Eurovision: what explains the British zero point disaster?


In general, it can be said that Eurovision went well this year. The television audience was positive, the songs had an impact in several countries and most importantly, the organization managed, without major obstacles (albeit with major challenges), to set up one of the largest pilot events in Europe since the beginning of the pandemic.

3500 people tested in Covid-19 without a mask or social distance watched the performances at the Ahoy Arena in Rotterdam, the Netherlands. As The Black Mamba anticipated in an interview with NiT, this model can open doors for other major musical events that may adapt and take place in the near future.

Italian band Måneskin were the winner of the competition – although their performance quickly became controversial due to a movement by the singer that would have led many viewers to believe that he was using cocaine live (a picture released in the meantime shows this) that the explanation of the band is correct).

Portugal took 12th place with The Black Mamba and the song “Love is On My Side” – it was the second best national classification of the 21st century, just behind the historic achievement of Salvador Sobral, who won the 2017 competition.

Another of the most talked about in connection with this year’s edition was the UK disaster. Competitor James Newman finished last in the competition and received no points – neither from the jury nor from the public in each country.

The UK social networks – and the comment boxes in the online newspapers – have been full of criticism of Eurovision. Many citizens said it was a kind of revenge for Europe on Brexit, the country’s exit from the European Union.

Some politicians have also responded as one of the pro-Brexit movement’s biggest proponents, Nigel Farage. “I’ve said it before, but we have to leave this globalist farce of Eurovision,” wrote the British politician on social media.

However, many personalities have also spoken out against this thesis. “Britain had no zero points on Eurovision due to an uncanny vengeance for Brexit,” said TV presenter Piers Morgan. “We got zero points because we had a bullshit song played by a bullshit singer who did a bullshit performance. End, ”he wrote on Twitter.

Great Britain did not receive zero points at the Eurovision Song Contest because of a scary revenge for Brexit.
We got ‘nul points’ because we had a crap song that was performed by a crap singer who was doing a crap performance.

– Piers Morgan (@piersmorgan) May 23, 2021

“For those who see Eurovision as a proxy war designed to avenge geopolitical resentment behind the glitzy and tight shorts, Britain’s chances in this year’s edition of the competition would always be slim,” wrote an editor at The Guardian in a text about criticism and the phenomenon.

“In principle, any country could have a reason to hold a grudge against Britain. Perhaps the European nations have not forgiven us for Brexit. The Russians still can’t believe we can’t buy this story about their secret agents visiting Salisbury Cathedral. And the Australians might be sore after the trade deal. But maybe – just maybe – our participation wasn’t incredibly good, ”added journalist Helen Pidd.

The truth is that the phenomenon is not new. In the last edition, which was held in 2019 – the event was suspended in 2020 due to the pandemic – the UK also came last, despite receiving 16 points.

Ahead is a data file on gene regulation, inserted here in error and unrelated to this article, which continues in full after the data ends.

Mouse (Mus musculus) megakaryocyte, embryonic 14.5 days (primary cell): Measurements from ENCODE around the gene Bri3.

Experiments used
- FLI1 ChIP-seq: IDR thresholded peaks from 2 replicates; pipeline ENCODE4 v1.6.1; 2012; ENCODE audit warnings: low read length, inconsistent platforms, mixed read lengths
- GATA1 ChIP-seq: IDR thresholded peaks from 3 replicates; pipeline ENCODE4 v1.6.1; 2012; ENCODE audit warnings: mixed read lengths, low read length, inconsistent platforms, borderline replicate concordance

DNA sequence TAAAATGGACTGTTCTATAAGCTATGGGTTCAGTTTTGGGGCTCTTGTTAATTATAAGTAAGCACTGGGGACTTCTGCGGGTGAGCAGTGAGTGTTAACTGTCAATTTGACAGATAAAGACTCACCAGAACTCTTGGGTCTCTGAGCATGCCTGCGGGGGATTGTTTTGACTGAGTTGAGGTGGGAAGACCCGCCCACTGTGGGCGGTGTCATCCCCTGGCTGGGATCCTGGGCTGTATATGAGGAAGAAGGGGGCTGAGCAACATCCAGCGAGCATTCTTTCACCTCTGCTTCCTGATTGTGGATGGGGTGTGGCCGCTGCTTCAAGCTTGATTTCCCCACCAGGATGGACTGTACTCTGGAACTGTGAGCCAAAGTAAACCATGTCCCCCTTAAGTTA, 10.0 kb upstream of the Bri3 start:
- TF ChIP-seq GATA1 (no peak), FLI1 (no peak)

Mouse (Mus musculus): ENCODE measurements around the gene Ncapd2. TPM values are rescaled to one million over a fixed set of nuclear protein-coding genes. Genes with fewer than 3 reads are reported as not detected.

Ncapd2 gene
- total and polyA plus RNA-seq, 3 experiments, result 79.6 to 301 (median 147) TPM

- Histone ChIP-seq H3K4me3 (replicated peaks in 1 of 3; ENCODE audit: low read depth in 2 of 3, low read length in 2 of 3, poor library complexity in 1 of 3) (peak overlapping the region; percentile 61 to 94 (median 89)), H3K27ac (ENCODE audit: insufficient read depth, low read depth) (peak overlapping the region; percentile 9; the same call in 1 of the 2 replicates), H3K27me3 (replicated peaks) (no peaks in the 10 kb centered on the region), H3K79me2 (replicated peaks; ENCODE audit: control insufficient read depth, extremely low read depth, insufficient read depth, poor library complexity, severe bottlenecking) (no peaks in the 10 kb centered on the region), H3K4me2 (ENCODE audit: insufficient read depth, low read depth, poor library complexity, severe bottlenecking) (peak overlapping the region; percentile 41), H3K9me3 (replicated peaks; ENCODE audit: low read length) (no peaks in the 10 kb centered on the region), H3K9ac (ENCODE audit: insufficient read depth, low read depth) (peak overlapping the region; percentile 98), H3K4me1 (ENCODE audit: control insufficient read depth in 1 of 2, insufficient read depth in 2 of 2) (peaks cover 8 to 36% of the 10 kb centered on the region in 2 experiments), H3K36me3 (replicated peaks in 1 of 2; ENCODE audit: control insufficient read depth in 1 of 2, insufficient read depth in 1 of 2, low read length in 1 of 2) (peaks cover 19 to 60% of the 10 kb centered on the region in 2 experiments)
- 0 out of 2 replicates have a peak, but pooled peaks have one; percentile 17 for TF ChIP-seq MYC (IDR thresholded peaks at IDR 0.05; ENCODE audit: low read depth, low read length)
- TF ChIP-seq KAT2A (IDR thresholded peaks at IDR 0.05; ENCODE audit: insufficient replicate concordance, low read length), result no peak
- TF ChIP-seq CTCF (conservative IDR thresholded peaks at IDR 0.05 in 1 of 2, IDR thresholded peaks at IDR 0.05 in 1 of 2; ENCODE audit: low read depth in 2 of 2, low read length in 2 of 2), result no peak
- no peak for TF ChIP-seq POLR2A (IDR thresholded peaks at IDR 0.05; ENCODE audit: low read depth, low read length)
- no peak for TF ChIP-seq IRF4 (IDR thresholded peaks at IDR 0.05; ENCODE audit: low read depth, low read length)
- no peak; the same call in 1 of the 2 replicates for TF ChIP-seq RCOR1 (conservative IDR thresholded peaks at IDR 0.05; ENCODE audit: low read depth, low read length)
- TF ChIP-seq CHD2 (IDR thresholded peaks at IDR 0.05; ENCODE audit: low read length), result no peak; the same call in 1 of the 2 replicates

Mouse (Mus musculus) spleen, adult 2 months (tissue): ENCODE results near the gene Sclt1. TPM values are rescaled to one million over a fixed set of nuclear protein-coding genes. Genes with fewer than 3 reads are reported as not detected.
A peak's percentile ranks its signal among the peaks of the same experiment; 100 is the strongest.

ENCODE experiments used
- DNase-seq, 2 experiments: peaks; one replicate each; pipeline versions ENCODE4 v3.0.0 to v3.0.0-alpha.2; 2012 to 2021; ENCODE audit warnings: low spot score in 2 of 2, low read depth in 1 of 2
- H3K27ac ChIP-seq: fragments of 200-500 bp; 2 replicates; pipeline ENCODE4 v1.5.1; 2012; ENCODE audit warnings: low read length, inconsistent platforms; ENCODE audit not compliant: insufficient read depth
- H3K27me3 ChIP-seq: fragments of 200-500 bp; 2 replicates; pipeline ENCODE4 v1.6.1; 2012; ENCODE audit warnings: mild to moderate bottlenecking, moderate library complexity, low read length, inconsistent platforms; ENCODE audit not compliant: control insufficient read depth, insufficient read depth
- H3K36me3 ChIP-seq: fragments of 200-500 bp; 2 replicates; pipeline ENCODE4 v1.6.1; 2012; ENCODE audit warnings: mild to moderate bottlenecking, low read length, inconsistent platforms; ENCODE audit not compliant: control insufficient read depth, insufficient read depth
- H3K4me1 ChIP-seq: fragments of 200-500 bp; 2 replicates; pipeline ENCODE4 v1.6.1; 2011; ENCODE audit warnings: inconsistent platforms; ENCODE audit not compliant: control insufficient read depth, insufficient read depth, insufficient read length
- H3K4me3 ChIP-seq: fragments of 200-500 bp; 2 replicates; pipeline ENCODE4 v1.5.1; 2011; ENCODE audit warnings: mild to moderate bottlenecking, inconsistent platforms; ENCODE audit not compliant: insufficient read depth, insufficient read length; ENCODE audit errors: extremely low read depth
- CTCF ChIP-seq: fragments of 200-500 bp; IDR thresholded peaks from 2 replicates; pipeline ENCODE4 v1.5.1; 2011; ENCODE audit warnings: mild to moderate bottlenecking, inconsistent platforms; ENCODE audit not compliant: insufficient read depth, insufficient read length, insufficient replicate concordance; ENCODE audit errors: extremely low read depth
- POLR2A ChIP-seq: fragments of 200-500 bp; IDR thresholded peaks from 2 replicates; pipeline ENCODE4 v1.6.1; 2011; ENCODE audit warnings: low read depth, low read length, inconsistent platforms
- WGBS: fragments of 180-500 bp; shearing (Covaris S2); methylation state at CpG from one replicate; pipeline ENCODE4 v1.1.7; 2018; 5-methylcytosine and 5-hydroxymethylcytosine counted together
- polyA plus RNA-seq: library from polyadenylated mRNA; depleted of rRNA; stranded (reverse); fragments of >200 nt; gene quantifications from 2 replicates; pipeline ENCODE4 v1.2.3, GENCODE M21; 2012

There are those in the UK media who explain this by the inconsistent selection of the country’s competitors. Over the years there have been different competitions with different rules to determine the UK representative. In most cases, the public had the right to decide: first by letter, then by televote and via the Internet. But there were also issues where the decision was internal, from the BBC public broadcaster.

After a few years in which the public could decide, the participants for the 2020 and 2021 edition were again selected internally by BBC Studios in collaboration with the publisher BMG, without the citizens generally having to check.

That year, James Newman was selected, a 35-year-old singer and songwriter who has worked with names like Rudimental, Kesha, Armin Van Buuren and Calvin Harris. The topic that led to Eurovision was “Embers”.

What happens is that unlike The Black Mamba for example, James Newman didn’t have the experience of going through different stages until he won his national competition. Plus, he didn’t have to perform in the semi-finals of the competition as the UK is one of the five big countries – the five countries that go straight to the Eurovision finals each year.

The Big Five have been the United Kingdom, Spain, Italy, France and Germany since 2011. The rule started in 2000, but only with the Big Four – Italy held a long interregnum to attend the festival. The reason is very simple: these are the countries that contribute the most money to the European Broadcasting Union, the organization that organizes the Eurovision Song Contest. In other words, they are the countries that pay the most for the party. This was seen as an advantage for these states.

While the UK has a reserved seat in the finals of all editions, each competitor’s short path will potentially make it more fragile in public – and you will have less space and time to promote your music or do your own performance.

Since that rule, only one of the Big Five has won Eurovision twice. It happened in 2010 when the winning theme was “Satellite” by German singer Lena. and now with the victory of the Måneskin. Whenever a Big Five wins the Eurovision, the final of the following year has fewer competitors, as this country combines the role of host with that of the Big Five. This will happen with Italy next year.